A naturally-occurring marine toxin that affects sea lions' navigational ability causes shore strandings, say researchers. The toxin, domoic acid, is produced by marine algae, and chronic exposure in sea lions causes disorientation and seizures.
The researchers from the University of California found that beach-stranded sea lions suffered from domoic acid poisoning, which damages the hippocampus part of the brain. The hippocampus is the centre of memory and emotion in the brain.
"In this study, we were able to correlate the extent of hippocampal damage to specific behavioural impairments relevant to the animals' survival in the wild," said Peter Cook, now at Emory University and leader of the research team. "This is the first evidence of changes to brain networks in exposed sea lions, and suggests that these animals may be suffering a broad disruption of memory, not just spatial memory deficits."
The study, published in Science, looked at 30 California sea lions, which were in care at the Marine Mammal Center, in Sausalito, north of San Francisco. The researchers conducted behavioural tests, and MRI scans on the sea lions to look for the link between the toxin and strandings.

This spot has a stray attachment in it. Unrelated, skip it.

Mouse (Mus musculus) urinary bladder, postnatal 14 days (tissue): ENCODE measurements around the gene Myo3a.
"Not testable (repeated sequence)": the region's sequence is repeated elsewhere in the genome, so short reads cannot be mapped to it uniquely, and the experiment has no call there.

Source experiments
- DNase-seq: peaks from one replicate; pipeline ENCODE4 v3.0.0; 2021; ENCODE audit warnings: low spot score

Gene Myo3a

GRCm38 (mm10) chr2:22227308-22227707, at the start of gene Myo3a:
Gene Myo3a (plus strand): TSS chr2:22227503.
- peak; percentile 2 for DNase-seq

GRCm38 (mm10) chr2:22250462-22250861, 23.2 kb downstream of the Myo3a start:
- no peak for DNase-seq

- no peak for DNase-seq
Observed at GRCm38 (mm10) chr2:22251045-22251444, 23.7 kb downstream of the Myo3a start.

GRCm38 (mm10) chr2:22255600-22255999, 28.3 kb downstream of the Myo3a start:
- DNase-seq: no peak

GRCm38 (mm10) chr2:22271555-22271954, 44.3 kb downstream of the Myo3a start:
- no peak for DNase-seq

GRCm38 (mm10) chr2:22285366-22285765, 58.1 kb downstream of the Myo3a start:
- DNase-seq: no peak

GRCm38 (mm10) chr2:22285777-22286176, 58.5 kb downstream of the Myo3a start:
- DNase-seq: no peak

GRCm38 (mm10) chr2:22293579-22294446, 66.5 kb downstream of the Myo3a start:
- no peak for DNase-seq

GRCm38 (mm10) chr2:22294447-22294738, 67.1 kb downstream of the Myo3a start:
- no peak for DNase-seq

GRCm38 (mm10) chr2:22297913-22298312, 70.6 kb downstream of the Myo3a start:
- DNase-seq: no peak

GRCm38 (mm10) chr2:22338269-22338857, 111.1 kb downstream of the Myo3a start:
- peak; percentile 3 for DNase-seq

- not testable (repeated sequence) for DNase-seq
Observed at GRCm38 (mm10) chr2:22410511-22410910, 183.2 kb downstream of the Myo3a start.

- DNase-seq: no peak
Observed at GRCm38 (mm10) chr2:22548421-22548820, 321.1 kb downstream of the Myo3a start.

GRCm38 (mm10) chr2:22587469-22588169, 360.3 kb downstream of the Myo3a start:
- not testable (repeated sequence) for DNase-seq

The behavioural test compared the memory of sea lions to rats. Both sets of animals were subject to a 'T-maze', which results in treats if they can remember which way to go round the maze. The MRI scans showed experts the structural damage in the brain – most notably the hippocampus.
Researcher Charan Ranganath said: "We could see structural differences, so we decided to get some functional data while the animals were in the scanner."
They found that interaction between the hippocampus and other regions of the brain was significantly impaired by domoic acid poisoning. Interaction to the thalamus was most affected – the part of the brain which controls sensory and motor signal relay, as well as regulating the need for sleep.
The next step for the researchers is to investigate the effects of dosage on the sea lions. They want to understand how much domoic acid is needed to have this effect on the hippocampus, and in turn, cause shore strandings.
2015 saw record numbers of sea lion strandings, especially in California. The population of sea lions has increased 30 times since the 1950s in the Golden State, and the combined number of sea lion pups found on beaches in January and February was 20 times the average rate for those months.